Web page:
Coronavirus: Government was warned last year that it needed an action plan to deal with a pandemic, says leaked report
Labour brands revelations 'alarming' and calls for Michael Gove to be hauled before MPs
The government was warned last year that it needed an action plan to deal with a coronavirus-style pandemic, according to a leaked Cabinet Office report.
The 600-page National Security Risk Assessment (NRSA) reportedly warned that a new pandemic virus could "both highly transmissible and highly virulent", with even a mild outbreak leading to tens of thousands of deaths and costs running to more than £2 trillion.
The document, seen by The Guardian, cited the need for stockpiling of personal protective equipment (PPE), advanced plans for contact tracing and proposals to manage a surge in the death rate.
It also flagged the need to assist British nationals abroad and repatriate them to the UK, another area where the government has faced criticism.
Labour described the news as "alarming" and said Michael Gove, the Cabinet Office minister, must be hauled before MPs on Monday to explain why these recommendations were not implemented.
The dossier was said to have been signed off by the chief scientific adviser Sir Patrick Vallance, highlighting the devastating social and economic costs of a major disease outbreak.
"A novel pandemic virus could be both highly transmissible and highly virulent," it said.
"Therefore, pandemics significantly more serious than the reasonable worst case ... are possible."
The Cabinet Office refused to comment on the leak but insisted that the government had been "proactive" in implementing lessons learned about pandemics.
But the leaked document prompted fury from opposition parties who have repeatedly criticised the government for being too slow to respond to the outbreak.
Rachel Reeves, the shadow cabinet office minister, said: "The revelations in this report are alarming and raise serious questions about the government's preparedness for a pandemic.
"Michael Gove must make a statement to parliament on Monday explaining why its recommendations were not implemented."
Liberal Democrat health spokesperson Munira Wilson told The Independent the lack of protective kit for healthcare workers was "indefensible" in the light of the leaked report.
She added: "It raises real questions as to why the government had not taken more steps to ensure proper stockpiles of PPE were on hand in the event of a pandemic in the UK.
"The government must commit to a full independent inquiry once the we have tackled the pandemic, and get their act together now and provide frontline NHS and care workers with the equipment they need to keep them safe as they do their jobs."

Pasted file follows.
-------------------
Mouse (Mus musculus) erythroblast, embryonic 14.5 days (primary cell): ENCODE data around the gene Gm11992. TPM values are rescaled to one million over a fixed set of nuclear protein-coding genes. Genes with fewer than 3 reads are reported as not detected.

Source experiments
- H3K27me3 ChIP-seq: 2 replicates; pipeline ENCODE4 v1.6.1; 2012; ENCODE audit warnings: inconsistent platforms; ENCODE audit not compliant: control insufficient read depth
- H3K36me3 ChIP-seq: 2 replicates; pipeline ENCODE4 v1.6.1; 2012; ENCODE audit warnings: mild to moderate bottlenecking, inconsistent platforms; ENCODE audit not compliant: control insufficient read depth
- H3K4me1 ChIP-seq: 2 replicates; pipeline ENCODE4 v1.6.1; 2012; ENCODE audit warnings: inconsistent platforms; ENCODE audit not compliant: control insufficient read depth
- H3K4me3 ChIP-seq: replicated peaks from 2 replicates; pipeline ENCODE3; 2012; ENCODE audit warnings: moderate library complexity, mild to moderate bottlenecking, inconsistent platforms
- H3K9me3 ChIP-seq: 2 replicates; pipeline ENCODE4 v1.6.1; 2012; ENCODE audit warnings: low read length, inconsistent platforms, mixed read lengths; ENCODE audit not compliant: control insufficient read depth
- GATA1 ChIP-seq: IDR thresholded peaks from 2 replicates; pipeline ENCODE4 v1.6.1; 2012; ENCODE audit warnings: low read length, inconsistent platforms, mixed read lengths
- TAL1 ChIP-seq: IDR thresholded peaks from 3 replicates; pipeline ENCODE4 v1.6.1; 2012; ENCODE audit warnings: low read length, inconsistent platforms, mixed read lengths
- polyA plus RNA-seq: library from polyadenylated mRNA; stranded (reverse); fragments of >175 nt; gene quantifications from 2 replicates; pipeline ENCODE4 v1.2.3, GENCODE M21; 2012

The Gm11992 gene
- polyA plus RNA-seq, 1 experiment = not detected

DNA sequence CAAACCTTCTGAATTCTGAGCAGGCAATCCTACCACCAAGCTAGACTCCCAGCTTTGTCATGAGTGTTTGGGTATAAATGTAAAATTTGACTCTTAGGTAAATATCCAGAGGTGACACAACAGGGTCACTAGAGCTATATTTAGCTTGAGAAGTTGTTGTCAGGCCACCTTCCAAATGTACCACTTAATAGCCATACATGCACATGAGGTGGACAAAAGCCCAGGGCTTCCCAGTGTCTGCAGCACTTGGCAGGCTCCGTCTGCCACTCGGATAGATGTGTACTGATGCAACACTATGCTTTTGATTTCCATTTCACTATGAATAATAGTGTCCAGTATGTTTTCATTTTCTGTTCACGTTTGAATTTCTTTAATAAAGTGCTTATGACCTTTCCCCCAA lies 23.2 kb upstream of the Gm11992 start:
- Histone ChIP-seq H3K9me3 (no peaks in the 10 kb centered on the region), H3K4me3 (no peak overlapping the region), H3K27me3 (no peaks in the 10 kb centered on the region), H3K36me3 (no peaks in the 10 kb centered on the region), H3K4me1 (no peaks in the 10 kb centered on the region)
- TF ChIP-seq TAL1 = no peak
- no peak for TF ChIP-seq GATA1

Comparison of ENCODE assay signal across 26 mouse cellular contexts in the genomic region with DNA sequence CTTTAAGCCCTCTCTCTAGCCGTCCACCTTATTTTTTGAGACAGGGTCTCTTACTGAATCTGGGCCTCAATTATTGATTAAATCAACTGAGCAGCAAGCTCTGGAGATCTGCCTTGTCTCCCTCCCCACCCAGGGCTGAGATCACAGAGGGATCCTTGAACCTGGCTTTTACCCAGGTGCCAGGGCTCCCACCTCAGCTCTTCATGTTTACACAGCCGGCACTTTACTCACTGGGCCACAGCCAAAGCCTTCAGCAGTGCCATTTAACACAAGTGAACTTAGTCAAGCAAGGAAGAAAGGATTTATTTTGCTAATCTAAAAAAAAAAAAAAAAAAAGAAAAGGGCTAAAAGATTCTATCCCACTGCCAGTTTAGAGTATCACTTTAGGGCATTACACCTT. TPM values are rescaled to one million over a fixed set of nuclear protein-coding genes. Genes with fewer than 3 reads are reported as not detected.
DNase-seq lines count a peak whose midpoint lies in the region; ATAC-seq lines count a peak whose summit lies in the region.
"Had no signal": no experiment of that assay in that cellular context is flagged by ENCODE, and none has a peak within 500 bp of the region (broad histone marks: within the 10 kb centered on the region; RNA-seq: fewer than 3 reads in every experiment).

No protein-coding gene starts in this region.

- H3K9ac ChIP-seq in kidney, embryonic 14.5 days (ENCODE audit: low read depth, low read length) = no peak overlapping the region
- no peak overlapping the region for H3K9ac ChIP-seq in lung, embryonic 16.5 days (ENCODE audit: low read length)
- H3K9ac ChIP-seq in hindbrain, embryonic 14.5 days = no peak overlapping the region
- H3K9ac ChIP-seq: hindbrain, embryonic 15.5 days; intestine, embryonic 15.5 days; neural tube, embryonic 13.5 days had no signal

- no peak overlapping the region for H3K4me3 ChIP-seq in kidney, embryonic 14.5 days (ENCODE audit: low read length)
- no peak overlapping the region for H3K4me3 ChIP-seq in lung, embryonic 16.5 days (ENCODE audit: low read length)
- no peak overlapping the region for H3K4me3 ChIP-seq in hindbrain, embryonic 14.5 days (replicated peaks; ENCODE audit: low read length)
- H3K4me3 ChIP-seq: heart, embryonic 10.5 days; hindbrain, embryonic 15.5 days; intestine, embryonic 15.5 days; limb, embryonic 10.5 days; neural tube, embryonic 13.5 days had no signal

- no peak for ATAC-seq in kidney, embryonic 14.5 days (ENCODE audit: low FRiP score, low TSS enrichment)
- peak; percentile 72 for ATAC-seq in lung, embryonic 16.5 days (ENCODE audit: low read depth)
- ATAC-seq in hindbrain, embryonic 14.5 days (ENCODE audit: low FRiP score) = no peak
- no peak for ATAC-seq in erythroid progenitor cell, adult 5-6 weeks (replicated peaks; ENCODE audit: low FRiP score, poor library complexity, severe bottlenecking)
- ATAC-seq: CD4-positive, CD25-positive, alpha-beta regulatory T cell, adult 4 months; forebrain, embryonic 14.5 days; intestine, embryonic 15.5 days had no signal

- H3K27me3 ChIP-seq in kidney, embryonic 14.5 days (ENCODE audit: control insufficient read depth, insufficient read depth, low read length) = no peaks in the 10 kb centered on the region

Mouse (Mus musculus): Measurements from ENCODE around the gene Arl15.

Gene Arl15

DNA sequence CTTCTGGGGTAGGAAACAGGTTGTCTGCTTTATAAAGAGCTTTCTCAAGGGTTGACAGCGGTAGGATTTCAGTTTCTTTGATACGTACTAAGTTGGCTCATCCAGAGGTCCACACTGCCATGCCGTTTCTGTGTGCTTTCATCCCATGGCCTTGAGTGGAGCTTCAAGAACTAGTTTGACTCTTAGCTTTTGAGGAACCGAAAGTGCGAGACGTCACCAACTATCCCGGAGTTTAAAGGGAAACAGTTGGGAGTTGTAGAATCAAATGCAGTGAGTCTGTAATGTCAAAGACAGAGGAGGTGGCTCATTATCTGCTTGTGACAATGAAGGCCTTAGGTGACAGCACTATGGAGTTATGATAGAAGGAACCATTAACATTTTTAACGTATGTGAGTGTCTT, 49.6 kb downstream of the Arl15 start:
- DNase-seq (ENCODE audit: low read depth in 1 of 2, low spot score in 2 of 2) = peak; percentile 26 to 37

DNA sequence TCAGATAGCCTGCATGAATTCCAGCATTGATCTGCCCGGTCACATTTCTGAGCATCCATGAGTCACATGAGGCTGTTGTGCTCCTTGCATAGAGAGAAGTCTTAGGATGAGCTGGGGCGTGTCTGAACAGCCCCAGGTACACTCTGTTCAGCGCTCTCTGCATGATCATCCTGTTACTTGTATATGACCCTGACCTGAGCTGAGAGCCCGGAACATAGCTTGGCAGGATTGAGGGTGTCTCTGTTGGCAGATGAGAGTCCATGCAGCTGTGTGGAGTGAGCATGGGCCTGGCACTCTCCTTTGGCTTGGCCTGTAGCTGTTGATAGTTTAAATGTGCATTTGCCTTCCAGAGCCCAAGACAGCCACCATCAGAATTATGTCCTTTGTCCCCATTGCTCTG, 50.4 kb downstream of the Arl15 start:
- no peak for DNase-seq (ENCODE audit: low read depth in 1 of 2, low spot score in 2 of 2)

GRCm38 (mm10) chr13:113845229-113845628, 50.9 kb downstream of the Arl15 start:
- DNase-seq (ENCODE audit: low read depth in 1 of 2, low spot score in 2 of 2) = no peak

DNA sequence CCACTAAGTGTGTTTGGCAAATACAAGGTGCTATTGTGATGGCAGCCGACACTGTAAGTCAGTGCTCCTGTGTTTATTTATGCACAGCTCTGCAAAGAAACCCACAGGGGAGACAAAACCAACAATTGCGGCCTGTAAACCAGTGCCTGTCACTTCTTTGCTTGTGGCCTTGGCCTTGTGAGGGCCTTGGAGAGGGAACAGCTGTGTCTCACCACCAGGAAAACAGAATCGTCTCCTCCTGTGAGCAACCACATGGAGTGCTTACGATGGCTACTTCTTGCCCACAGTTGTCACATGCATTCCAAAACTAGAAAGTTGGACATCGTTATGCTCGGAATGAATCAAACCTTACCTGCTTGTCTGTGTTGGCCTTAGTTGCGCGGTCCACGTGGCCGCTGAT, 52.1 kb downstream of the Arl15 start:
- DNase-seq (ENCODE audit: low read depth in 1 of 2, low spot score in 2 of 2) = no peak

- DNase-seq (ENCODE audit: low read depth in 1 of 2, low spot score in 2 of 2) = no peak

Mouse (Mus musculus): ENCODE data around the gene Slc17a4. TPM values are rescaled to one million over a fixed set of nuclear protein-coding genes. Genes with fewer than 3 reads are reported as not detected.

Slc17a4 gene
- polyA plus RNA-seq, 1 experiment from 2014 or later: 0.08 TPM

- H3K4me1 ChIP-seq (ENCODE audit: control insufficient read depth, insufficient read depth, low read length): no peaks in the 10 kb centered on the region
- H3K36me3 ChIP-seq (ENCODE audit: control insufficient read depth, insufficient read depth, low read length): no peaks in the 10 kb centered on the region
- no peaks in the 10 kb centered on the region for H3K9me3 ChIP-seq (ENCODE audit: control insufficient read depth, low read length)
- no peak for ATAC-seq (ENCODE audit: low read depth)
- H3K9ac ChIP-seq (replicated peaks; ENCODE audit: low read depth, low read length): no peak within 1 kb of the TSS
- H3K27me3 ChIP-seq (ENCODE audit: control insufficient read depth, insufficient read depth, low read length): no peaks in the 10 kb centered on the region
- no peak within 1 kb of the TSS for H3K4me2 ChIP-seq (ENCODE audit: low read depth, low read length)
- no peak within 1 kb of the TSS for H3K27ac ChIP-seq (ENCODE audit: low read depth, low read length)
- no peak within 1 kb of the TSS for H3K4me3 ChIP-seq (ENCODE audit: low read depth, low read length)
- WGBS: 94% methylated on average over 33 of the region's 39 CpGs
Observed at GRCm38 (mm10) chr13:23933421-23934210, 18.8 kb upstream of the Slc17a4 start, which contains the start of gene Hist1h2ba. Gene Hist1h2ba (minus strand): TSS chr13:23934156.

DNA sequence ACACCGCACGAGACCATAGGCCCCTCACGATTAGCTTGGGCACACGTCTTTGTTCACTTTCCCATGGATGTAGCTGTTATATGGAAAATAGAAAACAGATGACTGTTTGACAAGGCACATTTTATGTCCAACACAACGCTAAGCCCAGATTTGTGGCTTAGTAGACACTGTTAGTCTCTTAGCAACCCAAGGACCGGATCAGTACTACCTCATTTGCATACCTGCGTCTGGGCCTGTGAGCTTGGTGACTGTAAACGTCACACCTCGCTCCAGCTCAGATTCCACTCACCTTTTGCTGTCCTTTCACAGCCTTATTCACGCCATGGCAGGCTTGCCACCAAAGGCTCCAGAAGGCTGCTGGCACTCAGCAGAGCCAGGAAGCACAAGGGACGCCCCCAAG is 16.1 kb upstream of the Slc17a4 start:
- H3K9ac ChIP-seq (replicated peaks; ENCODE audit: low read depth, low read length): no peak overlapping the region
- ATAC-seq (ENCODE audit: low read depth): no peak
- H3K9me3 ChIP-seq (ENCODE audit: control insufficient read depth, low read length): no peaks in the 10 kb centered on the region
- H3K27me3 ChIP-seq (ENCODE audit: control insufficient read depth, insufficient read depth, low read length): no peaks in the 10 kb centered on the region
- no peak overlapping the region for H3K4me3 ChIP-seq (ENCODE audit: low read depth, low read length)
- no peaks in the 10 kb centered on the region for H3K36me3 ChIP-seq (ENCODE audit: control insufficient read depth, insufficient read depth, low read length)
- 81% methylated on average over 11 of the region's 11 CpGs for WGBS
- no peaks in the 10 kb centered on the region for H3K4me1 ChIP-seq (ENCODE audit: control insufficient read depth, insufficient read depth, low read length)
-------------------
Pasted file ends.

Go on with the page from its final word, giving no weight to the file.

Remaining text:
The NSRA examined the risk of a viral flu pandemic and also a coronavirus outbreak, such as earlier viruses Sars and Mers.
In a series of "reasonable worst case scenarios", the document suggested an outbreak would play out in three waves, lasting around 15 weeks with the peak occurring in weeks six and seven of each wave.
Half of the population would be infected and experience symptoms of the disease during one or more of these waves. But actual numbers infected would be higher due to the number of asymptomatic cases.
A pandemic of "moderate virulence" could lead to 65,600 deaths, while the cost to the UK could run to £2.35 trillion, the NRSA report said.
Even after the pandemic was over, it said that it could take months or even years for health and social care services to recover.
Tellingly, the report also warned of significant public outrage over any perceived poor handling of the government’s preparations and response to the emergency.
A government spokesperson refused to comment on a leak, but insisted that ministers had "taken the right steps at the right time" to combat the pandemic and were "guided at all times by the best scientific advice.
"The government has been proactive in implementing lessons learned around pandemic preparedness," the spokesperson said.
"This includes being ready with legislative proposals that could rapidly be tailored to what became the Coronavirus Act, plans to strengthen excess death planning, planning for recruitment and deployment of retired staff and volunteers, and guidance for stakeholders and sectors across government.
"Our response has ensured that the NHS has been given all the support it needs to ensure everyone requiring treatment has received it, as well as providing protection to businesses and reassurance to workers."